We then assess our models performance using benchmarks like Word Error Rate (WER) and decide how to proceed with the next iteration. We’ll tune and tweak the code, change parameters, source new data, and run it again. At companies like Rev that specialize in ASR and language models, this iterative process never ends.

Nonetheless, once we’ve achieved suitable performance levels, our model is ready for the big time: deployment. This could mean putting it on a server where users can access it for computer generated transcripts, running it on a smartphone or smart speaker to improve a voice assistant’s listening skills, or plugging it in via a speech-to-text API for any number of custom applications.

Now that our model is up and running, we can use it for inference, the technical term for turning inputs into outputs. When a language model receives phonemes as an input sequence, it uses its learned probabilities to “infer” the right words. Most ML models will continue to learn and improve during their operational lifetimes, enabling them to learn new words and become more adept at serving individual users. 

Types of Language Models

There are two major types of language models. The older variety uses traditional statistical techniques like Hidden Markov Models (HMMs) and n-grams to assign probability distributions to word sequences. These models rely heavily on context, using their short-term memory of previous words to inform how they parse the next. A bigram model, for instance, uses the two previous words for inference while a trigram uses three. An n-gram, therefore, uses n words to make their predictions.

These models do have a few main drawbacks. While higher values for n will give us better results, it also leads to higher computer overhead and RAM usage. This makes them difficult to deploy on resource-light devices like those found in the internet of things (IoT). Plus, this means that they have a really hard time drawing back on what came at the beginning of a sentence, paragraph, or section. They are also completely dependent on the training corpus, meaning that they are unable to ever infer new words that weren’t in the corpus. Lastly, they’re very dependent on the performance of the other models that make up an ASR engine.

On the other hand, deep learning language models use artificial neural networks to create a many-layered system that most data scientists consider the current state of the art. Deep learning algorithms are more flexible, faster to train, and don’t require as many resources for deployment.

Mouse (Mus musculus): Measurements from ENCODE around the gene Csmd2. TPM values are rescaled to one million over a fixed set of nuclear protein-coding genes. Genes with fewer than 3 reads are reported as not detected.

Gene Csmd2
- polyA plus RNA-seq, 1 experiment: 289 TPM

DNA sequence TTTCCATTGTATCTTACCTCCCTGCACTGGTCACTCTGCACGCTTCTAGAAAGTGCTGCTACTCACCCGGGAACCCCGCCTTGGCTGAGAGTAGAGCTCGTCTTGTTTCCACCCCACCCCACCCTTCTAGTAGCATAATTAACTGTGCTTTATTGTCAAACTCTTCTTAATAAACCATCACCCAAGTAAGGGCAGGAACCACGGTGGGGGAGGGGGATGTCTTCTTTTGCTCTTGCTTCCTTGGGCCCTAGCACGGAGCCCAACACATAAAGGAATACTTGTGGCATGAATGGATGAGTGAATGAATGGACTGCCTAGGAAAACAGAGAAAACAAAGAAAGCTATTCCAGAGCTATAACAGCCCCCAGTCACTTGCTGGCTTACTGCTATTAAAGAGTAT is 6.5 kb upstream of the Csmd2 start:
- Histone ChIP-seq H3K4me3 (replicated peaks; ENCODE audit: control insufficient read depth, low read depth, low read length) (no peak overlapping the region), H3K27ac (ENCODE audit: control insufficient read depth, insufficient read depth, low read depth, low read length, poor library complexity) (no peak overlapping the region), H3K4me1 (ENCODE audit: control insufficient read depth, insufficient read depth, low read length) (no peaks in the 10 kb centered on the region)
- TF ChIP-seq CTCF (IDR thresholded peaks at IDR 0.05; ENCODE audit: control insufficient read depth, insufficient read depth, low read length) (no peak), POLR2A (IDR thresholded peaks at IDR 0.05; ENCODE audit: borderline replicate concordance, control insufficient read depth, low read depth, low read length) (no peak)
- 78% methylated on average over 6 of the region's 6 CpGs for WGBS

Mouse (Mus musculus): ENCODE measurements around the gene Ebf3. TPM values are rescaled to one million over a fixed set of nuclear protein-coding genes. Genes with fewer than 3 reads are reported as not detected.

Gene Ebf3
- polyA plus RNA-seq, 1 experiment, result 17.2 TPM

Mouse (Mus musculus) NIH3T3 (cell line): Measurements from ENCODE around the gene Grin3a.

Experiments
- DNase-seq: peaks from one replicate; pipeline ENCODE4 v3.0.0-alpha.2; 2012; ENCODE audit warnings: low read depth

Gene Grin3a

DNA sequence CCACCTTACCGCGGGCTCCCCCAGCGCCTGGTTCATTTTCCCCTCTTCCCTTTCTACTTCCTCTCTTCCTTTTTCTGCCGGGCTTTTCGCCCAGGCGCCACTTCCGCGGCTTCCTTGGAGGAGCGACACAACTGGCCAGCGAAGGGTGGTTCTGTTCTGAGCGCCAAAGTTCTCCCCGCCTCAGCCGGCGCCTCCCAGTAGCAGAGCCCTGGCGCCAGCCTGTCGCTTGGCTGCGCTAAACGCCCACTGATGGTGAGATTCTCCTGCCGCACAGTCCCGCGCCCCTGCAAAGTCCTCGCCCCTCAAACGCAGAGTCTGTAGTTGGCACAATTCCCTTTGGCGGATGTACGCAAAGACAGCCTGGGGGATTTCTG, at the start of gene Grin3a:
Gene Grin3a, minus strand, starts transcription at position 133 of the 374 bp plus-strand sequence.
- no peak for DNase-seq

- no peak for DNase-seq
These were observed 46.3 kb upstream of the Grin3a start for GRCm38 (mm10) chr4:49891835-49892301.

One specific technology, the Transformer Network, is especially prominent in language modeling because of its capability for mechanisms like attention. While an n-gram model will always pay attention to the previous n words, a neural network with attention will give more weight to the important words. Just like you might be skimming this article right now to pick out the important bits, these systems operate along similar lines.

Another key benefit of the deep learning approach is end-to-end (E2E) modeling. In this architecture, we do away with the various models—acoustic, lexicon, language, etc.—and bring them all into a single model. These models are more efficient and less fragile than their fragmented counterparts.

Final Thoughts on Language Models

Especially for deep learning language models, data is EVERYTHING. Of course it’s important that the quality is of a high standard, but what often sets a great model apart from a good one is the sheer volume of data that we use to train it. Most ASR developers rely on standard corpuses like librispeech and the WSJ corpus, but these can only get you so far.

And that’s exactly why Rev outperforms tech giants like Microsoft and Amazon in ASR benchmarking tasks like WER. Our team of over 50,000 human transcriptions work on Rev’s premium human transcription and captioning services. From a data science perspective, that’s a lot of high-quality ground-truth transcripts. Not only do we have a world-class team of speech engineers and computer scientists, but they get to work with the best ingredients on the market.

Rev Beats Google Microsoft Amazon

The ASR solutions that we produce are only the beginning. From there, developers can use them for Natural Language Processing (NLP), tasks that require genuine language understanding. Essentially, while ASR converts audio into text, NLP digests that text to render meaning. To see this in action, you can check out this subreddit that was entirely generated by AI bots or this website that lets you play with a neural network to auto-complete your sentences and predict the next word.
Whether you need live captioning for your business’s teleconferences or better voice integration for your custom mobile app, you’re going to need ASR. Don’t start from scratch. Visit our services page to find out more about how you can leverage our best-in-class speech recognition solutions.